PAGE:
Hence, we cannot recognize any distinction among men, save such as has been imposed by God Himself, in that He gave one authority over the other, or enriched one with more talents than the other, in order that the man of more talents should serve the man with less, and in him serve his God. Kuyper, Abraham. Lectures on Calvinism. Grand Rapids, MI: Wm. B. Eerdmans Publishing Co. Kindle Edition. (pp. 16-17)

I cannot relate to you adequately how this passage from Kuyper has helped me to understand how God has dealt with me in my ministerial life! When we see leaders who are graced with talents and gifts from God, we cease all striving for our own advancement and follow God’s leader. We do not try to undermine God’s leaders who are faithful to Him. They serve us as they serve God. (See the Kuyper quotation above.) 

III. God’s people can meet pagan demands in an alternative way other than compromising their faith. vs. 9-10

vs. 9 And God gave† Daniel favor and compassion in the sight of the chief of the eunuchs, 10 and the chief of the eunuchs said to Daniel, “I fear my lord the king, who assigned your food and your drink; for why should he see that you were in worse condition than the youths who are of your own age? So, you would endanger my head with the king.”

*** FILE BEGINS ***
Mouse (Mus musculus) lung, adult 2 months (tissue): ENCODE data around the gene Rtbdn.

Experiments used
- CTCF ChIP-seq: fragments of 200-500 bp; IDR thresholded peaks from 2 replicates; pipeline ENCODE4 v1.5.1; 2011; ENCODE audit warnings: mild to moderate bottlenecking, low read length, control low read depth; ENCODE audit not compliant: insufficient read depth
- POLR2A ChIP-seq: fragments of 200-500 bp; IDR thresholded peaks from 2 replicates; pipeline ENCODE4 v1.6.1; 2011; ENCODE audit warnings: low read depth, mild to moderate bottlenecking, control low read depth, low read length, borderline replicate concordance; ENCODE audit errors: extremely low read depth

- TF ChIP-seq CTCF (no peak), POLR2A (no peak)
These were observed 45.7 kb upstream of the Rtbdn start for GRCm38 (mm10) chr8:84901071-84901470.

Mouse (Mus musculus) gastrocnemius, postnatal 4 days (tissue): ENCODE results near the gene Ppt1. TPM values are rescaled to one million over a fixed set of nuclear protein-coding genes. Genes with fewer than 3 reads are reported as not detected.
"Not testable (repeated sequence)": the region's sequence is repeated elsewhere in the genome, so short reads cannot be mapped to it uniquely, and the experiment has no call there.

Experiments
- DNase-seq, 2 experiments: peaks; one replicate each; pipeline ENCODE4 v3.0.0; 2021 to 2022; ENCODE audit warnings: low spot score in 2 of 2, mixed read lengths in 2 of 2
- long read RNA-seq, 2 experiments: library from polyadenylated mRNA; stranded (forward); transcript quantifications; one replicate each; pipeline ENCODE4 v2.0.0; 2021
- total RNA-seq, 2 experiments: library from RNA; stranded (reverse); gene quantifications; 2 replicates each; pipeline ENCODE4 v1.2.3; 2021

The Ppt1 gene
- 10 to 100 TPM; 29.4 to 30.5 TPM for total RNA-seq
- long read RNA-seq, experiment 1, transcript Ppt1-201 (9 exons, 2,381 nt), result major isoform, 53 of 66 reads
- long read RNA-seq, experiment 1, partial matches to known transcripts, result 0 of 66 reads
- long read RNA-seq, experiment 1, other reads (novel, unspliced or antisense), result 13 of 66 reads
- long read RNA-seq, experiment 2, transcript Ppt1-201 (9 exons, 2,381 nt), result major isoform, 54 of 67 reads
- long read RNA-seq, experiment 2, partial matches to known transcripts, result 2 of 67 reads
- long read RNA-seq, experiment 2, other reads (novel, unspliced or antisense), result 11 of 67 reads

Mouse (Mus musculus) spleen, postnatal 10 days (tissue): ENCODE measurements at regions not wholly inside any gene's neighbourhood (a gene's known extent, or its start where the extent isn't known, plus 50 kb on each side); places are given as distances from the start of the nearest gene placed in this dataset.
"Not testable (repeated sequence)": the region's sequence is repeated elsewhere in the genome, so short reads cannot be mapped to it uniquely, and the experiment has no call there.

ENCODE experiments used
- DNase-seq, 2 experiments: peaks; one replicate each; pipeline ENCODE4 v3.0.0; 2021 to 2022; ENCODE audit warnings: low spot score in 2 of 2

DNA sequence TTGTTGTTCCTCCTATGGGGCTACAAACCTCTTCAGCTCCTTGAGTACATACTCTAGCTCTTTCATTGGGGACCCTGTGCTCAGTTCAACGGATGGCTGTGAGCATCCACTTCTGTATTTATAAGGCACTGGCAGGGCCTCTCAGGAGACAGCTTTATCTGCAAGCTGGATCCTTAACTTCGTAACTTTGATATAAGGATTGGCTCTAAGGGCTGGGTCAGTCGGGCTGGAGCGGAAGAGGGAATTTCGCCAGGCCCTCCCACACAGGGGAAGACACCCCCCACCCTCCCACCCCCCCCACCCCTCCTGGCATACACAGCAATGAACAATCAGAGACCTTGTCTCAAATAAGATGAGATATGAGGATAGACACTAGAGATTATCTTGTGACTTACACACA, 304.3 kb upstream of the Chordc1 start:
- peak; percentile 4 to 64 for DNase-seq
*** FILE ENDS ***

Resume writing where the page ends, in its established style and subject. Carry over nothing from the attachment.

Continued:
† Note: “gave” nathan in Hebrew, meaning to make persons objects of compassion before (in the eyes of) another. (see BDB Lexicon on BibleHub.) This is the same word used in Daniel 1:2 And the Lord gave Jehoiakim king of Judah into [Nebuchadnezzar’s] hand, with some of the vessels of the house of God.

“How did we get here?” an exiled person might ask. Daniel 1:2 says God gave us over to our enemies. Note carefully the same God that gave the Jews into Nebuchadnezzar’s hands gave Daniel favor in the eyes of his enemies. 

The youths would choose out of the delicacies what food that would not compromise their faith. The chief supervisor of the youths was not worried for their safety. He was worried about his own fate should the King notice they were weak from the food they took. In the end, he was serving himself since he would have more of the dainties to feed on. He just wanted to ensure his own position and life from danger.